How to Choose the Right Birth Control for You

Effective birth control allows you and your partner to take charge of your fertility and plan the family that you both desire. Although you can choose from many effective contraceptive methods, the fact that there are so many can sometimes be confusing. 

Do you want something permanent, semi-permanent, or at-will? A consultation with one of our expert and caring OB/GYNs — Daniel McDyer, MD, FACOG, and Julian Stephen Suhrer, MD — helps you decide. The staff at our two Florida Woman Care of Jacksonville offices, in Jacksonville, Florida, have compiled the following guide to help you winnow down the many choices.

The most natural forms of birth control

The only way to prevent a pregnancy with 100% effectiveness is by not engaging in sexual intercourse or sexual play at all. Even if your partner doesn’t penetrate your vagina, or even if you keep your clothes on, some sperm might still find their way into your fallopian tubes, where they could fertilize an egg.

Barring complete abstinence, you might consider other, less reliable methods. The first is withdrawal, in which the man pulls out his penis before ejaculating. That’s only about 78% effective, assuming he withdraws before any sperm are released, every time.

You can also talk to our OB/GYNs about avoiding sex during your most fertile time, a method known as fertility awareness. As with withdrawal, you must be disciplined about following the rules. The success rate is about 76-88%. Breastfeeding a child every 4-5 hours can prevent a second pregnancy 98% of the time for about six months, too.  

The easiest types of birth control

If you want reliable birth control that’s there when you need it, you may be interested in various types of hormonal birth control or an intrauterine device (IUD), which can also release hormones (or not). Choices and effectiveness rates are:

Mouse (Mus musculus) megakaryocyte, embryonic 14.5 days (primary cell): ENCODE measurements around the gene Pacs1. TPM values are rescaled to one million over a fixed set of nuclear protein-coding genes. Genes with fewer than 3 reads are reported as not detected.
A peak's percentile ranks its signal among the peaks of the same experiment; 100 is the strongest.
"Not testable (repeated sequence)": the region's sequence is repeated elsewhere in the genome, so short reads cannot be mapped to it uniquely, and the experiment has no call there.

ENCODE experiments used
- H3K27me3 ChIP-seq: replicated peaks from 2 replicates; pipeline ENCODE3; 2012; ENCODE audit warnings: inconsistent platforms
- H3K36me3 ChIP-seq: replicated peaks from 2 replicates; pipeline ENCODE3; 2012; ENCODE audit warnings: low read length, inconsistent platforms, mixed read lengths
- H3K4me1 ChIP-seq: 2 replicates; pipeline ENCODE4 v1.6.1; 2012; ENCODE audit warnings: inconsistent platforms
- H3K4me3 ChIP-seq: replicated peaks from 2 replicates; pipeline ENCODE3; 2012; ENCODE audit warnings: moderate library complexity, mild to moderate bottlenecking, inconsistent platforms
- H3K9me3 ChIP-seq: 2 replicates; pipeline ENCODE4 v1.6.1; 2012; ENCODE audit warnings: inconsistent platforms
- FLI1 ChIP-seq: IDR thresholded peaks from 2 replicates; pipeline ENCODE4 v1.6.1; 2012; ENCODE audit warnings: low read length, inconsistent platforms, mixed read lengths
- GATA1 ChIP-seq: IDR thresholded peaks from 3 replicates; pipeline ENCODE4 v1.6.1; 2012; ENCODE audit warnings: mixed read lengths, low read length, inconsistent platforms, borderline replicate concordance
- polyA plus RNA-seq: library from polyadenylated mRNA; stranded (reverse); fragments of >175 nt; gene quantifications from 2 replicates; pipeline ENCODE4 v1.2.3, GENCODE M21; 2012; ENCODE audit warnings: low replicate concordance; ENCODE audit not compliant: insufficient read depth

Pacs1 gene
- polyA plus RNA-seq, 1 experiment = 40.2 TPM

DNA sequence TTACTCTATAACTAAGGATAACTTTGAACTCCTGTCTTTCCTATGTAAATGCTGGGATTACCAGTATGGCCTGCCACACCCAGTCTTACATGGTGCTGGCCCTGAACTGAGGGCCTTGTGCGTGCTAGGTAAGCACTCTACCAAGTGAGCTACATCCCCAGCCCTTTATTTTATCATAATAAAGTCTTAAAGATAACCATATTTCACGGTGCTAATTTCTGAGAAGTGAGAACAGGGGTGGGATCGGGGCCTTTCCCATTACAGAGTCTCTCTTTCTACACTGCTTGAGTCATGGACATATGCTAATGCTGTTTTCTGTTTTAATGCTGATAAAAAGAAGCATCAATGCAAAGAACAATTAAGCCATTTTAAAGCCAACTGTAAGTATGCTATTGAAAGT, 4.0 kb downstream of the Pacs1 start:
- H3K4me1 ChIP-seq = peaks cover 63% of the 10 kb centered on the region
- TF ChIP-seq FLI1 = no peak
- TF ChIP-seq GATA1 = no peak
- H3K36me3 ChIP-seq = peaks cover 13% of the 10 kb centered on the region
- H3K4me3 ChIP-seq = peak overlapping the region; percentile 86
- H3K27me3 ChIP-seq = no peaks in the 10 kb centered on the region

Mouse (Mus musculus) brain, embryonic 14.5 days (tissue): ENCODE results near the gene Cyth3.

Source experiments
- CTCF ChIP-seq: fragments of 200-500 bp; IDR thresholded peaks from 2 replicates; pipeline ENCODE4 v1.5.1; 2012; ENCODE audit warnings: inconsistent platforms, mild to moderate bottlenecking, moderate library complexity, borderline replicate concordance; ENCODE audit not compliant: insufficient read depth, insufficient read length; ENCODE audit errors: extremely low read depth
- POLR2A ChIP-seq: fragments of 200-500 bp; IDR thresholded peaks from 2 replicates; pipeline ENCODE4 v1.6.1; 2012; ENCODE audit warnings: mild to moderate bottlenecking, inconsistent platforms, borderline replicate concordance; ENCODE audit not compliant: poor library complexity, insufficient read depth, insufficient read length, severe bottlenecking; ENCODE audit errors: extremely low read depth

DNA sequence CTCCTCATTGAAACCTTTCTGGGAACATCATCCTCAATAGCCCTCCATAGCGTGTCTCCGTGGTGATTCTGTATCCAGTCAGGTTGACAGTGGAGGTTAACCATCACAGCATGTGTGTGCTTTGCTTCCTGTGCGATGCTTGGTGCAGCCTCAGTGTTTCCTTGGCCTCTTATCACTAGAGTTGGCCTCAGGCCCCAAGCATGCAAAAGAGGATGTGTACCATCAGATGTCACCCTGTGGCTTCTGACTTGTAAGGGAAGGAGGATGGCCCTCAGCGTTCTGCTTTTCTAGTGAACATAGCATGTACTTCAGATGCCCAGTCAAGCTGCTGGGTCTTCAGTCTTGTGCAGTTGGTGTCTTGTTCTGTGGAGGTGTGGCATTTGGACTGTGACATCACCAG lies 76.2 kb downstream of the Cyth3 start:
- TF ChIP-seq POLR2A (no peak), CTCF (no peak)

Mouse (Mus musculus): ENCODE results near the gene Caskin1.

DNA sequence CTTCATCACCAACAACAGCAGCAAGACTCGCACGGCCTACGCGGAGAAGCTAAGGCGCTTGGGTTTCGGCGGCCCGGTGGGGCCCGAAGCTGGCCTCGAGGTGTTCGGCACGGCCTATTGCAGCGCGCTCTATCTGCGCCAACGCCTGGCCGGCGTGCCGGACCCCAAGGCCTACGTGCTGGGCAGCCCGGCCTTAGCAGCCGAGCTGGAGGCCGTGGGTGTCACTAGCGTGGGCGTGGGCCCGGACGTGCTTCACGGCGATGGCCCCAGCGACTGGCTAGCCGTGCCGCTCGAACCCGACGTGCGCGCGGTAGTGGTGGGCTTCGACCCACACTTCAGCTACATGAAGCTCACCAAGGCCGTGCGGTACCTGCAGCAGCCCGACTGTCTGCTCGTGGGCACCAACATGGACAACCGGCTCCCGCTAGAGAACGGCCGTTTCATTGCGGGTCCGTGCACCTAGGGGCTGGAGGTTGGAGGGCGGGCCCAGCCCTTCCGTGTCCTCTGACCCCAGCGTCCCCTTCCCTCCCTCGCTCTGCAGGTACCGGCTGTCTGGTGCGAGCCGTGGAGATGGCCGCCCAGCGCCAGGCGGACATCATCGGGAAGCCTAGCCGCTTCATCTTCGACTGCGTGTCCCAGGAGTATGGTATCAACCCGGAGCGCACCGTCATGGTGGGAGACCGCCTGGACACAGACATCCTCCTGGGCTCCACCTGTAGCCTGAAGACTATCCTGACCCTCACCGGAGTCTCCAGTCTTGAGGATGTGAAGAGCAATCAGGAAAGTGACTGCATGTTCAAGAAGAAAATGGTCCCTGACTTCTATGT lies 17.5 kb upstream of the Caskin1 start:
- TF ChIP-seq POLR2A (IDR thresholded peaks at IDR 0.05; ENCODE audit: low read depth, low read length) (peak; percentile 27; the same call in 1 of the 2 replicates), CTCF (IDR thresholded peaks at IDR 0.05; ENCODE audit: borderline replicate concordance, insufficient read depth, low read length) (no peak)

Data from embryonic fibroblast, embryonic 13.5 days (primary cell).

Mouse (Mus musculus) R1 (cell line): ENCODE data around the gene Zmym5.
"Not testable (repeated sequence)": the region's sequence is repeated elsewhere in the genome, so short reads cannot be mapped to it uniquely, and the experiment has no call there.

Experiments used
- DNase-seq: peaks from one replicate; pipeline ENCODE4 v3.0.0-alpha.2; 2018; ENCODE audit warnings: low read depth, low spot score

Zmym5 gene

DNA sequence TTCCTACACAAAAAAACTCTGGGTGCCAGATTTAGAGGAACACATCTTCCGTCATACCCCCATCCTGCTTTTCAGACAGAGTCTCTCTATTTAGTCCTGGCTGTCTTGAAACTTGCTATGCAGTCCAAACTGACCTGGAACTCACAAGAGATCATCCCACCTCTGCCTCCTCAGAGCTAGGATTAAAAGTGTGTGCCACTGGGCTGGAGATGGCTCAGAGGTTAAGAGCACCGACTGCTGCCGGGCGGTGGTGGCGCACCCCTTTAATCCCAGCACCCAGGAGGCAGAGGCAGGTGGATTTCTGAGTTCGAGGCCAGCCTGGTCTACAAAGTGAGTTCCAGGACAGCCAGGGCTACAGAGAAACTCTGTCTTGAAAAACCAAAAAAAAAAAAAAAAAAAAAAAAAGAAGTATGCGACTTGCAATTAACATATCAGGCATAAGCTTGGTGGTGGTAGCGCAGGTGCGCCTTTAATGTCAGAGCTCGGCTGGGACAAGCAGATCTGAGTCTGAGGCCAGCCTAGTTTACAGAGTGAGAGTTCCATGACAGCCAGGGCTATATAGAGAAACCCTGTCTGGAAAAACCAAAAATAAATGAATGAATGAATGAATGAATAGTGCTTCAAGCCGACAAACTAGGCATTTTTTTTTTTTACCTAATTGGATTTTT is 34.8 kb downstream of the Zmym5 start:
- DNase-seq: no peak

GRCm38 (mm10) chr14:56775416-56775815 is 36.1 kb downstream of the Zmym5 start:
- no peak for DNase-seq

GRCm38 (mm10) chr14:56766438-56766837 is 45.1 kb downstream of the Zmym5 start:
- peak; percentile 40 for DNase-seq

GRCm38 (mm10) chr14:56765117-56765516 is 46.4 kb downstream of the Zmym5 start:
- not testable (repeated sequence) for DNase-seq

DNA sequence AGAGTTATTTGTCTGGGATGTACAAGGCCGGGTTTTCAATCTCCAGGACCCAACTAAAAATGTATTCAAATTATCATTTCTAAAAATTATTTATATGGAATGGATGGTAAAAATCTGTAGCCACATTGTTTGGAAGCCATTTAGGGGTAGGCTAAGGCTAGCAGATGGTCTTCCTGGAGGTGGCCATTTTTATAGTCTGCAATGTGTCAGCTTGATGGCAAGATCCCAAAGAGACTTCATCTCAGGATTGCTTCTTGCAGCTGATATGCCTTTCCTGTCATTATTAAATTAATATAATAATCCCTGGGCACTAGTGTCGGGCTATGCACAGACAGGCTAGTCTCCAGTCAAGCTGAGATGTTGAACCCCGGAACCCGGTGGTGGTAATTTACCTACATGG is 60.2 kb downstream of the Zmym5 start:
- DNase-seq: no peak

You can leave IUDs in your uterus for several years. A copper IUD doesn’t release hormones, but is still 99% effective.   

Noncontinuous, at-will birth control

If you don’t need regular birth control, you might choose options that you use only when you need them. Choose from:

Some women and men have sensitivities to spermicide and may develop a rash.

Disease-preventive birth control

Other than abstinence, the only way to cut down your risk of sexually transmitted diseases (STDs) is to use a condom, either alone or in tandem with other birth control methods. The male (external) condom is 85% against pregnancy. The female (internal) condom is 79% effective. 

Permanent birth control

If you’re 100% sure you never want to have a child, the best choice is permanent birth control, otherwise known as sterilization. Your partner could have a vasectomy or you could opt for a tubal ligation. Our doctors are experts at performing tubal ligations at Florida Woman Care of Jacksonville. Both forms of sterilization are 99% effective. You must continue to use another form of birth control for several months as a precaution.

To find out more about your birth control options so you can choose the type that meets your specific needs, contact the nearest Florida Woman Care of Jacksonville office today. Call or book an appointment online.  

You Might Also Enjoy...

What Causes Abnormal Bleeding?

Normally, women and girls of reproductive age bleed once a month, for about 4-7 days. When your periods are too heavy, too short, too long, or occur after menopause, you have abnormal bleeding. Why is that happening to you?

Relief for Your Urinary Incontinence

Twice as many women as men suffer from urinary incontinence. The stress of childbirth, hormonal changes of menopause, and a more complicated anatomy are just some of the reasons. The good news is, help is available.

Do I Need Treatment for My Fibroids?

You’re shocked when your doctor tells you that you have uterine fibroids. What are they? Do they need to be treated? Or can you live with them? The answer depends on whether they cause symptoms or not.

Why STDs Can Put Your Health at Risk

You’re afraid you might have a sexually transmitted disease (STD), but you really don’t want to know. You feel embarrassed. Ashamed. Those are normal feelings. But STDs are serious and shouldn’t be ignored.

I'm Pregnant: Where Do I Start?

It happened! Your pregnancy test is positive! You’re excited. You’re nervous. You're not sure what to do next. The first step is getting the prenatal care you need to deliver the healthiest baby possible while staying healthy yourself. Here’s how.